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At Home At the Zoo: Homelife and The Zoo Story

Reviewed by Elizabeth Ahlfors 


Katie Finneran and Robert Sean Leonard in Home At the Zoo. Photo: Joan MarcusKatie Finneran and Robert Sean Leonard in Home At the Zoo. Photo: Joan Marcus

Reviewed by Elizabeth Ahlfors 

In 1958, Edward Albee's The Zoo Story, a one-act play destined to become an American classic, premiered in Berlin paired with Samuel Beckett's Krapp's Last Tape. Almost a half century later, Albee created Homelife as a prologue to The Zoo Story and in 2009, the two one-act plays were combined as At Home at the Zoo, currently in production at the Pershing Square Signature Theater.

Interesting: The opening line in the Act I, Homelife, is "We should talk," Ann's comment to her husband, Peter, in their Upper East Side apartment.

In Act II, The Zoo Story, the opening line is "I've been to the zoo," uttered to Peter by a stranger, Jerry in Central Park.

It takes Peter awhile to respond to either comment, indicating Albee's provocative exploration into the lonely disconnections of the socio-economic classes. Zoos, both literal and metaphorical, separate "civilized" people and untamed animals, unable to communicate, illustrated by spurts of talk and balanced silences by three accomplished actors with sensitive direction by Lila Neugebauer.

Peter, a publisher played by Robert Sean Leonard (The Invention of Love), is immersed in a book that he admits is "boring." Yet, he reads on, barely responding to either his wife, Ann, in Homelife, or the intrusive stranger, Jerry, in the park. He is exquisite with circumspect facial and body reactions when they address him directly, demanding his attention. Revealed are the passionate undercurrents of dark upheaval and danger that Albee jolts with surprising moments of humor.

Katie Finneran (Promises, Promises) delivers lively humor and desperation as Ann, a comfortably well-off wife and mother. She is secure in her marriage to Peter but feels it is a little too reliable, too calm. She confesses she yearns for a little madness and even throws out ideas of some savagery and maybe getting a prophylactic mastectomy. Peter agrees that he also may be up for shaking up the civility in their lives and comments that his penis seems to be retreating due to loss of foreskin. A bit of sharing past sexual experiences colors Albee's extent of their absurdist conversation. Peter decides to take his book to his favorite Central Park bench for the afternoon and as Homelife ends, we feel that the marital status quo will hold firm.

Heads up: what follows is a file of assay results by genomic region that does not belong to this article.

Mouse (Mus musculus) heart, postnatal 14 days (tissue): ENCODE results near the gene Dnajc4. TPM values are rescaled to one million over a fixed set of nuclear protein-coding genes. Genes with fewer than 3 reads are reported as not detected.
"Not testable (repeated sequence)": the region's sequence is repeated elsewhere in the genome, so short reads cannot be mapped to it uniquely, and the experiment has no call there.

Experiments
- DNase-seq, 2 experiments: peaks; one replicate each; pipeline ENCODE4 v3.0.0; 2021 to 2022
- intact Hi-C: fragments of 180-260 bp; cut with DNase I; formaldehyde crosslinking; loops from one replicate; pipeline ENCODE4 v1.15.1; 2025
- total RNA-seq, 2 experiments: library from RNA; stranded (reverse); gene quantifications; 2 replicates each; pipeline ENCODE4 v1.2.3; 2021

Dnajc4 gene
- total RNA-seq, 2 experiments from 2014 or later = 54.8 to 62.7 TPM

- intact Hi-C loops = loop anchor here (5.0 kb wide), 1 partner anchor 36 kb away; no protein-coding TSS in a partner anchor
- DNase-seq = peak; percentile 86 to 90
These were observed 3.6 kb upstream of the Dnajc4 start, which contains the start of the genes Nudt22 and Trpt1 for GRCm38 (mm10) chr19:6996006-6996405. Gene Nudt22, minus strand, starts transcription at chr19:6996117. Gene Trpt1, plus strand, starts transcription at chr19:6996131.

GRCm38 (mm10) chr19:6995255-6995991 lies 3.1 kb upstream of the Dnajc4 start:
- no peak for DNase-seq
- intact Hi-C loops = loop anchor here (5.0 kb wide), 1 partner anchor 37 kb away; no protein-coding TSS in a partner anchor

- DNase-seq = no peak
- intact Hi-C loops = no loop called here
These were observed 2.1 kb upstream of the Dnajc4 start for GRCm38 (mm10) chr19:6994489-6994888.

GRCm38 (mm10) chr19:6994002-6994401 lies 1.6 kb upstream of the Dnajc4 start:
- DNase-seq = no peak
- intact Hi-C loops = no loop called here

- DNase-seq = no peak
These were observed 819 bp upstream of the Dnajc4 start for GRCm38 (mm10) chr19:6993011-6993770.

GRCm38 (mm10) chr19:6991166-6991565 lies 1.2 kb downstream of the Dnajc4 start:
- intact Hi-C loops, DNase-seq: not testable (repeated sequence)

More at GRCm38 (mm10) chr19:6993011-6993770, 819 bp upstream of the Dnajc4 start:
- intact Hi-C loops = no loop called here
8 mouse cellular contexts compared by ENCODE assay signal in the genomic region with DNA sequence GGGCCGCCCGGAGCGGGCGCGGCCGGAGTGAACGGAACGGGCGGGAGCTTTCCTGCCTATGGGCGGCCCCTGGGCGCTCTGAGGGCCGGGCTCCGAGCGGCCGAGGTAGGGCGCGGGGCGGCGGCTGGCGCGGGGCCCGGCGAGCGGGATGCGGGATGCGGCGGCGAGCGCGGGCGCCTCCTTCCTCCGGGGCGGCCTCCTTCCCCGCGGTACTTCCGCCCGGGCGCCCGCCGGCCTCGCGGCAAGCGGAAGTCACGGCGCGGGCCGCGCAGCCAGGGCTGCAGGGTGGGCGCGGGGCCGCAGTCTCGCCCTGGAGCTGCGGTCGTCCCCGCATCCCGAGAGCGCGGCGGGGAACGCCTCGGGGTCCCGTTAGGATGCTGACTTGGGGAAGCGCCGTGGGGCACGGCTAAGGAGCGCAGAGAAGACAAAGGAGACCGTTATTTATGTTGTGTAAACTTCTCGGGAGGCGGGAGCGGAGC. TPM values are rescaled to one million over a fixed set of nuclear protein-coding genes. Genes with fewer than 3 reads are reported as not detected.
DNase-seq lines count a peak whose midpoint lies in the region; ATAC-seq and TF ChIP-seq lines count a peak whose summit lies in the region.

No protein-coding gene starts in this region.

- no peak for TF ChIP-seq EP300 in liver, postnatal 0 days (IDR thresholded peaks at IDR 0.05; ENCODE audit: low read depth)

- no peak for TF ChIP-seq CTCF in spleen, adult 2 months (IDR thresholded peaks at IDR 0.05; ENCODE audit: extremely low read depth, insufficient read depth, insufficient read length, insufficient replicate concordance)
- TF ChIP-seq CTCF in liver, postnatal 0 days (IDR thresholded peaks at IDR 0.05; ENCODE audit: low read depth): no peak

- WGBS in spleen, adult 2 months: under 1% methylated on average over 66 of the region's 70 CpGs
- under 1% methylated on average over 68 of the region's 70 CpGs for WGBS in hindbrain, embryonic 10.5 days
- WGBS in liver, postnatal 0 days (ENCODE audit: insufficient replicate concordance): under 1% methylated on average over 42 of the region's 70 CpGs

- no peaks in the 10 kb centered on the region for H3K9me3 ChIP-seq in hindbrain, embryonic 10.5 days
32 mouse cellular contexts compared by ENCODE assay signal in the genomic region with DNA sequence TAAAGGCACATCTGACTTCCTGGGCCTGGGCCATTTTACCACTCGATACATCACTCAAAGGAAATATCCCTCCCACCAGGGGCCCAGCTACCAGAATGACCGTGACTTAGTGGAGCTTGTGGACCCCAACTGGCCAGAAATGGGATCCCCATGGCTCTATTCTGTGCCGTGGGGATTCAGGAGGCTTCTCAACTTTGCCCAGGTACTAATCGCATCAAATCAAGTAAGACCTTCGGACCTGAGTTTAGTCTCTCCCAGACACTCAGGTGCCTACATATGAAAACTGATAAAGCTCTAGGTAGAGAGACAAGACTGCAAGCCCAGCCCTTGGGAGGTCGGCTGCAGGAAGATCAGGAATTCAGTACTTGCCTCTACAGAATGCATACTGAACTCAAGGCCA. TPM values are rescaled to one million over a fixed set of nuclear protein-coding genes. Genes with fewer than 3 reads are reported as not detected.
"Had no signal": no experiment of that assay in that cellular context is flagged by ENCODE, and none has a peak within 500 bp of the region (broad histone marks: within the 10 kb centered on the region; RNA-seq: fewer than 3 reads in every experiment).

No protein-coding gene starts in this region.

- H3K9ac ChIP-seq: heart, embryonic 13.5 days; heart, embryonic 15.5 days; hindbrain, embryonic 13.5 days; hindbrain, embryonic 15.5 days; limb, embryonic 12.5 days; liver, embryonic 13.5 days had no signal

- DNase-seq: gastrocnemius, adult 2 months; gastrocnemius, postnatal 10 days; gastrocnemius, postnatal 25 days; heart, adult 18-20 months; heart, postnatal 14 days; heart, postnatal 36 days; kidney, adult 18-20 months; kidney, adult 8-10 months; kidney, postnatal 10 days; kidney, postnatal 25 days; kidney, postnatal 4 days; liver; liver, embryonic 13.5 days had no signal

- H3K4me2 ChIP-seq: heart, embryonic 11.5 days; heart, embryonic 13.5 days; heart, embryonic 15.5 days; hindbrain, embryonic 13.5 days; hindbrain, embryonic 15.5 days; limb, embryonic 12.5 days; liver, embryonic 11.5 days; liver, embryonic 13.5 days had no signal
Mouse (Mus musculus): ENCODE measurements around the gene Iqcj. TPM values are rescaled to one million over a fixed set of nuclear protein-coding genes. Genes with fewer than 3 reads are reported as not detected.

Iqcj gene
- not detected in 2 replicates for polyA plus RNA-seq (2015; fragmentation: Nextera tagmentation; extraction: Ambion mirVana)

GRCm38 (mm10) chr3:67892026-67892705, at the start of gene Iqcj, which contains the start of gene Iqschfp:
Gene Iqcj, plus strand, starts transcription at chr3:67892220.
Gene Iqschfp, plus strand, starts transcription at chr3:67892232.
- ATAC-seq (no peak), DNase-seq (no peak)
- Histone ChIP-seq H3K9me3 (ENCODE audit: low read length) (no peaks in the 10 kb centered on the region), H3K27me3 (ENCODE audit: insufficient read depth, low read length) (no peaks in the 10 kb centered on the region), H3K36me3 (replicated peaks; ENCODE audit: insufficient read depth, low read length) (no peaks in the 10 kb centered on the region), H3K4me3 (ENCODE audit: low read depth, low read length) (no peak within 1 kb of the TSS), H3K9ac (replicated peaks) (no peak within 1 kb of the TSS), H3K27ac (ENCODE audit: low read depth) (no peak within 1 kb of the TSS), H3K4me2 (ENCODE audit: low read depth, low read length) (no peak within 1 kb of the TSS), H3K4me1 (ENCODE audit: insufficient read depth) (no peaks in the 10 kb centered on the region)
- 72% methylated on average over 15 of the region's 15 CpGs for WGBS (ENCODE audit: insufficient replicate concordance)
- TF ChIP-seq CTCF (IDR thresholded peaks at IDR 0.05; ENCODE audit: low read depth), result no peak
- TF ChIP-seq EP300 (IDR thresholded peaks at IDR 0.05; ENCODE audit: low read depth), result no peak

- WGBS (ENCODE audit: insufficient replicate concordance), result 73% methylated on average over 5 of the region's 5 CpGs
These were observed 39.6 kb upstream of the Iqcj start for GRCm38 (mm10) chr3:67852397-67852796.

Act II is The Zoo Story when Peter encounters an obviously unstable Jerry played by Paul Sparks (TV's House of Cards).  Jerry, a complex loner, is a restless attention-grabber who begins a rambling monologue and theatrically working the stage as Peter continues reading, barely acknowledging him. Jerry is resentful of Peter's comfortable family life, while he struggles alone in a rooming house. He even talks of trying, unsuccessfully, to befriend his landlady's vicious dog. His flamboyant badgering becomes aggressive and Peter is provoked from his privacy just as Jerry's sudden turn leads to a violent end, directed by Unkledave's Fight-House.

Andrew Lieberman designed two minimalist sets, a neat touch just right for the production. In the first act, the Manhattan apartment has bare white walls with haphazard colored scribbles, and is furnished with a comfortable wing chair, a table and lamp. Central Park is expressed by benches connected in a wide curve. Kate Voyce expressed the lifestyles of the three characters with a loose white dress for Ann. Peter looks literary in a tweed jacket over a shirt and pants contrasting well with Jerry's white tee shirt and jeans.

The characters are all portrayed with nuance and thanks to Lila Neugebauer's direction and Leonard's assured interpretation of the placid Peter, Finneran and Sparks are given time and space to shine.

At Home At the Zoo: Homelife and The Zoo Story

Pershing Square Signature Theatre

420 West 42nd Street.

Previews: Jan. 30, 2018. Opening: Feb. 22, 2018. Closing: Mar. 25, 2018

Running Time: Two hours. One intermission

Cast: Robert Sean Leonard, Katie Finneran, Paul Sparks

Genre: Tragicomedy

Written: Edward Albee

Directed: Lila Neugebauer

Reviewed by Elizabeth Ahlfors

March 2018

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